• Your hair will only fall out in the area treated, and that would be a very small area.
  • Will I be sick?
    • No, other than mild irritation at the treatment site, your body is unaffected.
  • Does the treatment penetrate bone?
    • No, the treatment only penetrates a few millimeters into the patient’s tissue, and has little effect on normal, surrounding tissue.
  • What precautions should I follow?
    • Wash the area slightly with a gentle soap, do not use a washcloth, pat dry, and do not use perfumes or deodorants or any kind of medicine on the area without checking with your caregiver.  Always cover the area with clothing or sunscreen, as the skin is more sensitive to sunlight when being treated and after treatment is completed.
  • If the lesion were to come back, can I have it treated with SRT again?
    • No, in the unlikely event your cancer were to come back, it would have to be treated surgically.
  • If I have had radiation before in the area where my cancer is, can I have it treated with SRT?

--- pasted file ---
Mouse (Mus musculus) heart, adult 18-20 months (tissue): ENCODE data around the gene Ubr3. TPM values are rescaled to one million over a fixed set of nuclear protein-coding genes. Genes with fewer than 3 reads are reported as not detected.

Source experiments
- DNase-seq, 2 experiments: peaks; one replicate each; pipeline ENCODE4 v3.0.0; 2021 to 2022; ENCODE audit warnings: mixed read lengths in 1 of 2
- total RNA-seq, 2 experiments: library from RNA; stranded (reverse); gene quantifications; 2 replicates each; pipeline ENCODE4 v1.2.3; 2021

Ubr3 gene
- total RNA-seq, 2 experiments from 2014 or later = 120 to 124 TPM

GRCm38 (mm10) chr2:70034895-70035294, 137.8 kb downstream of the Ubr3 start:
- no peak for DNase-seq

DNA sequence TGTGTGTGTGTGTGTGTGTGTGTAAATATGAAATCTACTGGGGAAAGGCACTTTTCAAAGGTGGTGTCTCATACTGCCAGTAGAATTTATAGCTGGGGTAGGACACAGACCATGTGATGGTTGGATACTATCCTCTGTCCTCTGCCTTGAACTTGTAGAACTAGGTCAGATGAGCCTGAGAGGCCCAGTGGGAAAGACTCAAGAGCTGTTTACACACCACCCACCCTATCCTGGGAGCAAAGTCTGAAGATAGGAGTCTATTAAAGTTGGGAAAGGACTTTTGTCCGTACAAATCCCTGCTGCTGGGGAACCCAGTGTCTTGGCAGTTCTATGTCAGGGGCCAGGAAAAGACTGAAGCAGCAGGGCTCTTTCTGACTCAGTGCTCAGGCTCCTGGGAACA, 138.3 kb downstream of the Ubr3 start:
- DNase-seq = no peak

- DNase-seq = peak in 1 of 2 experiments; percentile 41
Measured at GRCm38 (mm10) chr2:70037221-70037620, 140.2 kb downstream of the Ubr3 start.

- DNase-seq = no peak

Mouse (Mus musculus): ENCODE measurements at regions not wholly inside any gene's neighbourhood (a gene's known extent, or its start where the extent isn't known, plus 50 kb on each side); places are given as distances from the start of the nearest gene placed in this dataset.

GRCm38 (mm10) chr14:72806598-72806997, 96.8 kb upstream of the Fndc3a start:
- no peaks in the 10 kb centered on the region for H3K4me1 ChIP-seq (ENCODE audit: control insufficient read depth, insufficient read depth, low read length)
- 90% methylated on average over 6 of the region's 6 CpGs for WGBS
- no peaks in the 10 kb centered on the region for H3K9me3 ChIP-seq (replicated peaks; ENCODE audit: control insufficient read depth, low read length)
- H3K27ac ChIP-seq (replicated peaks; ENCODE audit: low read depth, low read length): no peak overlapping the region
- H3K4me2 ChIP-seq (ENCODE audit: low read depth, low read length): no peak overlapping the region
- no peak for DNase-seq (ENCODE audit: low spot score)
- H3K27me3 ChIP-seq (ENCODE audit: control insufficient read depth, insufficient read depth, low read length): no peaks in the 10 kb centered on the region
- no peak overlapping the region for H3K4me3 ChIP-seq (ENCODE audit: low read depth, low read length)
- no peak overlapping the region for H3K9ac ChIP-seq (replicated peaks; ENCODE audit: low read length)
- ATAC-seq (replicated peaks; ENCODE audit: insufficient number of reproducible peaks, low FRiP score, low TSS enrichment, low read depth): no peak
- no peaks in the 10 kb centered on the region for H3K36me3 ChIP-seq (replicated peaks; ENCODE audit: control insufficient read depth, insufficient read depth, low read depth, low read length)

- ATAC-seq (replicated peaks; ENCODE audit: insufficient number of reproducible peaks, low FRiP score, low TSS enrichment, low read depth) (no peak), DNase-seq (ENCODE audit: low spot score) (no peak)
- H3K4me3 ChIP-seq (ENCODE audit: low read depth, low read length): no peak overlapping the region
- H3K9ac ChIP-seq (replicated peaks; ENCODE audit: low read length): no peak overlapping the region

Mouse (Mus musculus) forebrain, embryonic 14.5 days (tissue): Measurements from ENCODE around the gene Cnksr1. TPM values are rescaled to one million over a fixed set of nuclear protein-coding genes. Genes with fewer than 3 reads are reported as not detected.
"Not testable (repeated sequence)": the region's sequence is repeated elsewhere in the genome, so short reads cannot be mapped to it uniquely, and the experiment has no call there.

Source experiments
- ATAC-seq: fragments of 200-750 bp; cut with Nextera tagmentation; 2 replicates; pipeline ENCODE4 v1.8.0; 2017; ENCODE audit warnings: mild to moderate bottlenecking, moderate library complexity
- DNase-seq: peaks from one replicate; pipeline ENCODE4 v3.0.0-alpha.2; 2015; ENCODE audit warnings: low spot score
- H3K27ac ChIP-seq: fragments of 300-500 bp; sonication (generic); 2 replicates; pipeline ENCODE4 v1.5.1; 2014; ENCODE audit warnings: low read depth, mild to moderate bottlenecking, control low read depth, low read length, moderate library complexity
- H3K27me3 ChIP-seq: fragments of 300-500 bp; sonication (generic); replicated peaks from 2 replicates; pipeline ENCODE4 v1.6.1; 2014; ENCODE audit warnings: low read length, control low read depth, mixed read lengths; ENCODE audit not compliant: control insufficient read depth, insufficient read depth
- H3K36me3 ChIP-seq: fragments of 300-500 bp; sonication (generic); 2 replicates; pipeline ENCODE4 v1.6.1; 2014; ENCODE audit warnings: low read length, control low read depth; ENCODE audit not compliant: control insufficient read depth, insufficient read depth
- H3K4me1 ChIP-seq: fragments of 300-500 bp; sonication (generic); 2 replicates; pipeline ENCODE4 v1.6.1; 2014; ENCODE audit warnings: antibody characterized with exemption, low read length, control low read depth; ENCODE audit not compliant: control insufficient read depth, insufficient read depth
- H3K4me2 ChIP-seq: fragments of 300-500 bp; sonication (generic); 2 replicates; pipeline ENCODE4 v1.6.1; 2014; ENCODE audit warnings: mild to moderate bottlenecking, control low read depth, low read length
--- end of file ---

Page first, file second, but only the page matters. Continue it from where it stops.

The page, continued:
• No, the skin can only be treated once with radiation.
  • Will the treatment hurt?
    • No, the treatment is painless.
  • How long will I be in the office each day for treatment?
    • Treatments usually take about 15 minutes total.  Simulation on the first day is longer.
  • How much will treatment cost me?
    • With most insurances, patients are generally out of pocket some dollars based on coverage and deductibles, just like with surgery.  The amounts can range from very little to several thousand dollars based on your insurance plan.  For example, patients with Medicare and a secondary insurance often pay nothing for treatment.  Commercial plans are generally associated with a deductible, which varies greatly.